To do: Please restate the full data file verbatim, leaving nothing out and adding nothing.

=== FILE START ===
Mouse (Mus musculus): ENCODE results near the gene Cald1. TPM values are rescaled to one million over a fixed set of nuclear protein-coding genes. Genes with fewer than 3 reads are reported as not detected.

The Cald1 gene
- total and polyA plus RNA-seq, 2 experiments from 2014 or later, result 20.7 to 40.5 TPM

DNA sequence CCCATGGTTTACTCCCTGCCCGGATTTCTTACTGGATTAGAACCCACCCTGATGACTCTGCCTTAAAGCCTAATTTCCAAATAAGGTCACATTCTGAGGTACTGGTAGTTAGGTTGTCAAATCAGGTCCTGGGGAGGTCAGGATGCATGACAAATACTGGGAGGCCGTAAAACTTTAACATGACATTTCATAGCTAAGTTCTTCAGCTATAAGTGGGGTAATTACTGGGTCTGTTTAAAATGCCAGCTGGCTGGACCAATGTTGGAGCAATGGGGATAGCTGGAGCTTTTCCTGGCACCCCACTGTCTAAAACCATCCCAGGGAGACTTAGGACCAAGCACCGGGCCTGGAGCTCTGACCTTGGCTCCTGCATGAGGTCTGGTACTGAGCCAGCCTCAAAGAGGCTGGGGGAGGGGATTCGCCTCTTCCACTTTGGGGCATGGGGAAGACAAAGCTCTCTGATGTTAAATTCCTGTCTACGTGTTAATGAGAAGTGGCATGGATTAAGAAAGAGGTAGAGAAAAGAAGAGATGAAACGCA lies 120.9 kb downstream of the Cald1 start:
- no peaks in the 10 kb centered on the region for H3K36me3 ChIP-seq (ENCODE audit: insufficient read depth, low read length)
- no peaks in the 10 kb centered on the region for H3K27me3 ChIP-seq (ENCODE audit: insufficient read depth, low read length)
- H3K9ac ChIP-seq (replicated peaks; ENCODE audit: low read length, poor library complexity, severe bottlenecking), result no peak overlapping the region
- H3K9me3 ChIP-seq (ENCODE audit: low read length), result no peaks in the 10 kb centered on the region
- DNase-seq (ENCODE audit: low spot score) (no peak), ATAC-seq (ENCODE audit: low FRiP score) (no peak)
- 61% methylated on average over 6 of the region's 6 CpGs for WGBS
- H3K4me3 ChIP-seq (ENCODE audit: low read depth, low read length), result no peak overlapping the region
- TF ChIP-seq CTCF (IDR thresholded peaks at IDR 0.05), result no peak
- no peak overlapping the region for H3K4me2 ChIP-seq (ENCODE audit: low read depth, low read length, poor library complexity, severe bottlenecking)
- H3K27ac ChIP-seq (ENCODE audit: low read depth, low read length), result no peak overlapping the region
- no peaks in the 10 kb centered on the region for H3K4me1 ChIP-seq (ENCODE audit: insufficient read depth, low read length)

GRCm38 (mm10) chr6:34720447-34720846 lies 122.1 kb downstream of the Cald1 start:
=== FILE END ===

Mouse (Mus musculus): ENCODE results near the gene Cald1. TPM values are rescaled to one million over a fixed set of nuclear protein-coding genes. Genes with fewer than 3 reads are reported as not detected.

The Cald1 gene
- total and polyA plus RNA-seq, 2 experiments from 2014 or later, result 20.7 to 40.5 TPM

DNA sequence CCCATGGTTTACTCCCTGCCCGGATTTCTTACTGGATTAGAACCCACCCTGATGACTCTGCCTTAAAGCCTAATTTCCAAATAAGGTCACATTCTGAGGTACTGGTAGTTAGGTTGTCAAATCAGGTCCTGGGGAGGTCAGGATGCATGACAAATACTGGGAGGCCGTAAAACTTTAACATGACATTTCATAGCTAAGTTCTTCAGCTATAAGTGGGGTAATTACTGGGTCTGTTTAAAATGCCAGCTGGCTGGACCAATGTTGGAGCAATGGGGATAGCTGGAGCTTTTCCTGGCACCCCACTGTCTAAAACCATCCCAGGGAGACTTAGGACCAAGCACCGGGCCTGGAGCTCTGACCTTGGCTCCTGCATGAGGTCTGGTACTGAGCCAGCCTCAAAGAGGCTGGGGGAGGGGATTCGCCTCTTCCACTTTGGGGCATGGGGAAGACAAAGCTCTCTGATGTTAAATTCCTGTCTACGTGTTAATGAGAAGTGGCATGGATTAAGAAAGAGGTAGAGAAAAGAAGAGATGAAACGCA lies 120.9 kb downstream of the Cald1 start:
- no peaks in the 10 kb centered on the region for H3K36me3 ChIP-seq (ENCODE audit: insufficient read depth, low read length)
- no peaks in the 10 kb centered on the region for H3K27me3 ChIP-seq (ENCODE audit: insufficient read depth, low read length)
- H3K9ac ChIP-seq (replicated peaks; ENCODE audit: low read length, poor library complexity, severe bottlenecking), result no peak overlapping the region
- H3K9me3 ChIP-seq (ENCODE audit: low read length), result no peaks in the 10 kb centered on the region
- DNase-seq (ENCODE audit: low spot score) (no peak), ATAC-seq (ENCODE audit: low FRiP score) (no peak)
- 61% methylated on average over 6 of the region's 6 CpGs for WGBS
- H3K4me3 ChIP-seq (ENCODE audit: low read depth, low read length), result no peak overlapping the region
- TF ChIP-seq CTCF (IDR thresholded peaks at IDR 0.05), result no peak
- no peak overlapping the region for H3K4me2 ChIP-seq (ENCODE audit: low read depth, low read length, poor library complexity, severe bottlenecking)
- H3K27ac ChIP-seq (ENCODE audit: low read depth, low read length), result no peak overlapping the region
- no peaks in the 10 kb centered on the region for H3K4me1 ChIP-seq (ENCODE audit: insufficient read depth, low read length)

GRCm38 (mm10) chr6:34720447-34720846 lies 122.1 kb downstream of the Cald1 start: